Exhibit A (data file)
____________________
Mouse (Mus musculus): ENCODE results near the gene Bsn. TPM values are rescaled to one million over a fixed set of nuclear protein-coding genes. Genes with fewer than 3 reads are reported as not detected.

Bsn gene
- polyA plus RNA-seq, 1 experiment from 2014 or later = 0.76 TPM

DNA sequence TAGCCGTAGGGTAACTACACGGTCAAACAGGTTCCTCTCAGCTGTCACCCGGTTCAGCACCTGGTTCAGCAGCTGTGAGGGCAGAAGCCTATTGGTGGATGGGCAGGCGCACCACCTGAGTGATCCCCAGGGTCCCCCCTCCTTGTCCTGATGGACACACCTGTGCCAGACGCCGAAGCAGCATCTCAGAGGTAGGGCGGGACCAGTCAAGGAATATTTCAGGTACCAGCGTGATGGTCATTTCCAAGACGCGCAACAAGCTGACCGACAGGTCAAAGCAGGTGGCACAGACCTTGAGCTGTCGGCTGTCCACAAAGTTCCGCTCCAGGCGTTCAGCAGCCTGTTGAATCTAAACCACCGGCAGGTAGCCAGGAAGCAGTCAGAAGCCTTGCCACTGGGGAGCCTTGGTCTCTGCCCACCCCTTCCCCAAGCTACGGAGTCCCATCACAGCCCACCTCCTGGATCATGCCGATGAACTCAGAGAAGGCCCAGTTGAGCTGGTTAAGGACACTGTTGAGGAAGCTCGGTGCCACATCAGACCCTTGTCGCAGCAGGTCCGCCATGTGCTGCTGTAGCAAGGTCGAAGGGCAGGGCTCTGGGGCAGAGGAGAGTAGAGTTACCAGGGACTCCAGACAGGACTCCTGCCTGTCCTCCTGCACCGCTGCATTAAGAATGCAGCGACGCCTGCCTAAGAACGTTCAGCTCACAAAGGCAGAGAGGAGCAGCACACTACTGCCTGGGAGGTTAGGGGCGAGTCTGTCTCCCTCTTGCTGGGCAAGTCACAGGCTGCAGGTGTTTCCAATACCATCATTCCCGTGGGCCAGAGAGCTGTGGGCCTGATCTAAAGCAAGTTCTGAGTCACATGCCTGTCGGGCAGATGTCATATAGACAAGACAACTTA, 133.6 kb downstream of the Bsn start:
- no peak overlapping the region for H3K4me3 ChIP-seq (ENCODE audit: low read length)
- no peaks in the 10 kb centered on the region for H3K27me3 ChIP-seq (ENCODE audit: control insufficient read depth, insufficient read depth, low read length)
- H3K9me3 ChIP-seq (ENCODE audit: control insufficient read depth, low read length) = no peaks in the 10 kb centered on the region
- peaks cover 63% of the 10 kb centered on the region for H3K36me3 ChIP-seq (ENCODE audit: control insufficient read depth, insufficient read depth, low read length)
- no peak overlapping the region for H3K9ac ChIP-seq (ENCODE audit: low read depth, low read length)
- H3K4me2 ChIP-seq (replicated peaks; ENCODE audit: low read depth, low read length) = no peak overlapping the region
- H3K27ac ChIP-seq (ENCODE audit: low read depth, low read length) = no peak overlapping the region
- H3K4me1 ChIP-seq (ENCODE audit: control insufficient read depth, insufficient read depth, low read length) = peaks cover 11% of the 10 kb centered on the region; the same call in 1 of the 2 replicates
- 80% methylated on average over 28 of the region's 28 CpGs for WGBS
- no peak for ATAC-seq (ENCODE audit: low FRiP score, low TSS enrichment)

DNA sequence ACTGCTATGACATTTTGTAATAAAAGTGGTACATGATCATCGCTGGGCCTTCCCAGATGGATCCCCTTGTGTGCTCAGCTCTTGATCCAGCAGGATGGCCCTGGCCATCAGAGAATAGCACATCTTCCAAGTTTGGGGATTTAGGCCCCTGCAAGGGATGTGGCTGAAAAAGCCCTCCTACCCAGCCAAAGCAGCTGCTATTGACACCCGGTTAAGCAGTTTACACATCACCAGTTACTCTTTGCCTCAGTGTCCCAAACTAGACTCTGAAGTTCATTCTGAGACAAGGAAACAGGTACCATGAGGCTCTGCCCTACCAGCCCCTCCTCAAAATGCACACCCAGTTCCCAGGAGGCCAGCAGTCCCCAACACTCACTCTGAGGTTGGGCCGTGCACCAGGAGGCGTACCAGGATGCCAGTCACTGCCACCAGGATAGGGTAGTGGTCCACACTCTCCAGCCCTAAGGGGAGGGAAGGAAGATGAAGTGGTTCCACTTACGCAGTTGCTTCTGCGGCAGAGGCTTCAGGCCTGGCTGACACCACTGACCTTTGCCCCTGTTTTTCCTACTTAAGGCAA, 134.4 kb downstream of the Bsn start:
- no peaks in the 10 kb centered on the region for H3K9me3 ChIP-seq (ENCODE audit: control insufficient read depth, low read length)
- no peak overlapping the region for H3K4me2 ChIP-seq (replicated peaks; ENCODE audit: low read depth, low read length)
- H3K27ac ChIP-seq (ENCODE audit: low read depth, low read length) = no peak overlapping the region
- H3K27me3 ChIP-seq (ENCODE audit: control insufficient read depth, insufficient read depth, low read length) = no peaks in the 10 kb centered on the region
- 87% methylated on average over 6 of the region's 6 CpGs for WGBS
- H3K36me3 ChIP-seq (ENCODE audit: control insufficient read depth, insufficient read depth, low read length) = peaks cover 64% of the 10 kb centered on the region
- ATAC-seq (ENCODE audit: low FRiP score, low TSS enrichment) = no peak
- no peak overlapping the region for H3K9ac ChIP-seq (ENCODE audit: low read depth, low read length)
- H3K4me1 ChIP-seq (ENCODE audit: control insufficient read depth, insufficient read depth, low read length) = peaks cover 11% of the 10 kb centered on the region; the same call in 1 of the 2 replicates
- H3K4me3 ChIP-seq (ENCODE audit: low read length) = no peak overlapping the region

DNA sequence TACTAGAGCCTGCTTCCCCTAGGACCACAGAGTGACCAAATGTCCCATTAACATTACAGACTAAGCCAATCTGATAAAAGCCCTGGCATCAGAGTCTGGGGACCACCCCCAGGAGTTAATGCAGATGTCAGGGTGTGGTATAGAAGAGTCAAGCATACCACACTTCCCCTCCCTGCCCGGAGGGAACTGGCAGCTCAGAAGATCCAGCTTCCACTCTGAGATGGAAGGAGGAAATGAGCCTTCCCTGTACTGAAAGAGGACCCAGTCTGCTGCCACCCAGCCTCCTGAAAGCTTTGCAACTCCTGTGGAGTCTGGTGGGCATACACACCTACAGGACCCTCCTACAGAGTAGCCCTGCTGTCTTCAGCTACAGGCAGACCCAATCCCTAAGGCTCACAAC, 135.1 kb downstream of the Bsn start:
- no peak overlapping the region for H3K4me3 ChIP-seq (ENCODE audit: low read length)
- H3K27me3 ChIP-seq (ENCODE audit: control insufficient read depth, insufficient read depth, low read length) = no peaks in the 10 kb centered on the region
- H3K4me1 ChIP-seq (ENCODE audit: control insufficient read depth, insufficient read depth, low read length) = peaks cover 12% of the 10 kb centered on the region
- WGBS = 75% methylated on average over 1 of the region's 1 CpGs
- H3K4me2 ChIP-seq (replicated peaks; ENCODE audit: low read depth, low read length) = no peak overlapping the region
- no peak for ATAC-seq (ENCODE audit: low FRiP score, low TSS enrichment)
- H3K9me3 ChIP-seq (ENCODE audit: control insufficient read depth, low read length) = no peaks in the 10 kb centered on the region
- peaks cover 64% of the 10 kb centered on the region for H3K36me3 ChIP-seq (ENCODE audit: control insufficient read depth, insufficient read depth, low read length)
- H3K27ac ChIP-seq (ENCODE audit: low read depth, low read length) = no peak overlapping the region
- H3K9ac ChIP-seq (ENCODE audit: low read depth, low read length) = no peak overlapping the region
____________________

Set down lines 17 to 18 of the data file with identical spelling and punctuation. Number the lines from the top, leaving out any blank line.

- no peak overlapping the region for H3K4me2 ChIP-seq (replicated peaks; ENCODE audit: low read depth, low read length)
- H3K27ac ChIP-seq (ENCODE audit: low read depth, low read length) = no peak overlapping the region